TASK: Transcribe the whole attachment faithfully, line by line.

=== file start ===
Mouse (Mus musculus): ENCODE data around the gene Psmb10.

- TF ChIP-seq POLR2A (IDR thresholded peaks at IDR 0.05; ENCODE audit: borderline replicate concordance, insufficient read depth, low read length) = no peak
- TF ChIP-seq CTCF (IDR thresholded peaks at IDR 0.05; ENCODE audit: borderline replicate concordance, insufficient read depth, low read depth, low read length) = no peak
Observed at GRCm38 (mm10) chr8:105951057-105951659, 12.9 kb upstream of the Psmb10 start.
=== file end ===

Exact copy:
Mouse (Mus musculus): ENCODE data around the gene Psmb10.

- TF ChIP-seq POLR2A (IDR thresholded peaks at IDR 0.05; ENCODE audit: borderline replicate concordance, insufficient read depth, low read length) = no peak
- TF ChIP-seq CTCF (IDR thresholded peaks at IDR 0.05; ENCODE audit: borderline replicate concordance, insufficient read depth, low read depth, low read length) = no peak
Observed at GRCm38 (mm10) chr8:105951057-105951659, 12.9 kb upstream of the Psmb10 start.